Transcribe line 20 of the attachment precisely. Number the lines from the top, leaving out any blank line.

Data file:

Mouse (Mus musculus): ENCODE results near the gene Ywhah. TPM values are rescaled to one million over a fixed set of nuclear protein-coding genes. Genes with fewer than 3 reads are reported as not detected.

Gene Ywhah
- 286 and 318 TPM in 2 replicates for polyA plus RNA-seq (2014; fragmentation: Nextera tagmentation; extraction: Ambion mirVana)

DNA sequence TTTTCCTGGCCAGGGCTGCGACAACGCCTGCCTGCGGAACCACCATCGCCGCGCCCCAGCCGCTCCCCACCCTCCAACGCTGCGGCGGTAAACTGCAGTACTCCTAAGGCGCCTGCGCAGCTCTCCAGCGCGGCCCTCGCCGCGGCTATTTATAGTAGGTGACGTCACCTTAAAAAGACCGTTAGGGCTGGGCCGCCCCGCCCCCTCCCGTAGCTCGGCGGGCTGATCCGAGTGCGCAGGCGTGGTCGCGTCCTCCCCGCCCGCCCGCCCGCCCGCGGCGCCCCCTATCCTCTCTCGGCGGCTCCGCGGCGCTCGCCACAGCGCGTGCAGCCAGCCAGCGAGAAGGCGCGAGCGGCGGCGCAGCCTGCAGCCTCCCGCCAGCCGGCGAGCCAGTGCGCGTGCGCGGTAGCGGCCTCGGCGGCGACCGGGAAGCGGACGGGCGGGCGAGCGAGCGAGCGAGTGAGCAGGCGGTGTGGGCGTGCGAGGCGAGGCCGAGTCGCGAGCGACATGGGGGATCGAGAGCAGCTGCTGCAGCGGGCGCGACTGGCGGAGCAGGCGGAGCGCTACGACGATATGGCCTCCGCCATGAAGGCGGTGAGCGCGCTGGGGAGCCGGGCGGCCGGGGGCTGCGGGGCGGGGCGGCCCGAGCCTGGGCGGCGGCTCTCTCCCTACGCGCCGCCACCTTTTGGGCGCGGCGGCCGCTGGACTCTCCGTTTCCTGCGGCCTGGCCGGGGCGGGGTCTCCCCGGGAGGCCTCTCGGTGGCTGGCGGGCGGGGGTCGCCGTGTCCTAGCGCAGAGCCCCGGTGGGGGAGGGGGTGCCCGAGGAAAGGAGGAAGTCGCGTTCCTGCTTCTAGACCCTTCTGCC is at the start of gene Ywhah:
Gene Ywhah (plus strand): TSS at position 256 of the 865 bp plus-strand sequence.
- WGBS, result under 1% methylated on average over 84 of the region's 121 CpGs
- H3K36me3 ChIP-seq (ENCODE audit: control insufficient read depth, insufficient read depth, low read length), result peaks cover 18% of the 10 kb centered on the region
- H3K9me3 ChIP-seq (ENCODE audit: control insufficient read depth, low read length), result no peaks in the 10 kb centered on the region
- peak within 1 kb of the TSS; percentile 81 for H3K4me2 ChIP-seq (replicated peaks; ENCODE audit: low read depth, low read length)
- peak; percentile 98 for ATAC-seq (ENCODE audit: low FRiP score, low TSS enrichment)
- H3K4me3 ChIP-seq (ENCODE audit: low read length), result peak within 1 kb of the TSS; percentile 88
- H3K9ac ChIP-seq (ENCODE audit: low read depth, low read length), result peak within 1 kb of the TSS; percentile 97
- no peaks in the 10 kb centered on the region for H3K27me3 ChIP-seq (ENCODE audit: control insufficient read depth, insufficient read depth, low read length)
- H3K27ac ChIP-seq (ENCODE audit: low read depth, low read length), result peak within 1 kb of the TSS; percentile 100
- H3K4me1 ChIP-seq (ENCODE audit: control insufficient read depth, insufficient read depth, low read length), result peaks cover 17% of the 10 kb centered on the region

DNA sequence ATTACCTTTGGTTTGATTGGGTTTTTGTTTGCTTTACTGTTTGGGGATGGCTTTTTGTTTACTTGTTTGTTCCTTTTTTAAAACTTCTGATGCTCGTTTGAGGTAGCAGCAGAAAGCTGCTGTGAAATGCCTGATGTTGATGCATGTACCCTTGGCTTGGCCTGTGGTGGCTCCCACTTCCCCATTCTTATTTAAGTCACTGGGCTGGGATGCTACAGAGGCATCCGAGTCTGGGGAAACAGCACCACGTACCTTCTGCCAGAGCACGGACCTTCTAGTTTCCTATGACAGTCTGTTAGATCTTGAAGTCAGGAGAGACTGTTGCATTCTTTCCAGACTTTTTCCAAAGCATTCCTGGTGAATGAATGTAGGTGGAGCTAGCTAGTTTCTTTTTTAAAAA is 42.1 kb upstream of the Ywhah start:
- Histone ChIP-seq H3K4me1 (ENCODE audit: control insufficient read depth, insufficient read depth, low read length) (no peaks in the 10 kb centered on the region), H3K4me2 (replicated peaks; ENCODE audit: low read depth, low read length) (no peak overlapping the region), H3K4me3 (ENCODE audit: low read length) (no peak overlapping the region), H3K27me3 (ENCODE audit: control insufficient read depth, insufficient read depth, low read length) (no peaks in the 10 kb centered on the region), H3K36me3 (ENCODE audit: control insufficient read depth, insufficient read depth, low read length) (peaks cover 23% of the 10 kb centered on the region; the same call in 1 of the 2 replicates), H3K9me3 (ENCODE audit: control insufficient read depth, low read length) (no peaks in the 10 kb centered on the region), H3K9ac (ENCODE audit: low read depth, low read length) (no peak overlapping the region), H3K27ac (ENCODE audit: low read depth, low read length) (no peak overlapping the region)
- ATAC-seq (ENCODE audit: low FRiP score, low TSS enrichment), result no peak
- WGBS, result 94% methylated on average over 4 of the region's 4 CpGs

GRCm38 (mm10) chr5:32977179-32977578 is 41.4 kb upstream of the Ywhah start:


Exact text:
GRCm38 (mm10) chr5:32977179-32977578 is 41.4 kb upstream of the Ywhah start: